The Abe administration has unveiled a package of “urgent” policy measures to realize what it calls “a society in which all citizens are dynamically engaged,” featuring a sharp increase in the capacity of nursing care facilities for the elderly and day care services for children. The measures are supposedly aimed at helping achieve Prime Minister Shinzo Abe’s “new three arrows” to boost Japan’s gross domestic product, raise the nation’s total fertility rate and prevent company employees from leaving jobs to care for their aging relatives. But the package fails to specify the fiscal resources to implement the proposed steps or address the severe problem of manpower shortage in the nursing care service sector — which raises the question of just how serious the administration is in pushing its new agenda.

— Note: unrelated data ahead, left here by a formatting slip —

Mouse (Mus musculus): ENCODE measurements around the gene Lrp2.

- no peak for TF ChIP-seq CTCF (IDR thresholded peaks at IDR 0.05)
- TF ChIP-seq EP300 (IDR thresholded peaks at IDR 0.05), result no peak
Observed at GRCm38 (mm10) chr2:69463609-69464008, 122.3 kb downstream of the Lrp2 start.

Abe started mentioning “dynamic engagement of all citizens” as the new policy slogan of his administration — a term whose meaning left even some of his own Cabinet members and ruling coalition leaders puzzled — and installed his close aide as the new minister in charge when he reshuffled his Cabinet in October. It appeared to be part of the prime minister’s campaign to refocus public attention on the economy following the enactment of his government’s security legislation, which sharply dividing public opinion and temporarily pushed down his popular approval ratings.
The package unveiled last week, among other things, called for increasing the number of nursing care homes to accommodate 500,000 more elderly people by the early 2020s, making day care services available for 500,000 more children by the end of fiscal 2017 and raising the legal minimum wage by 3 percent each year so that it reaches ¥1,000 per hour by around 2020.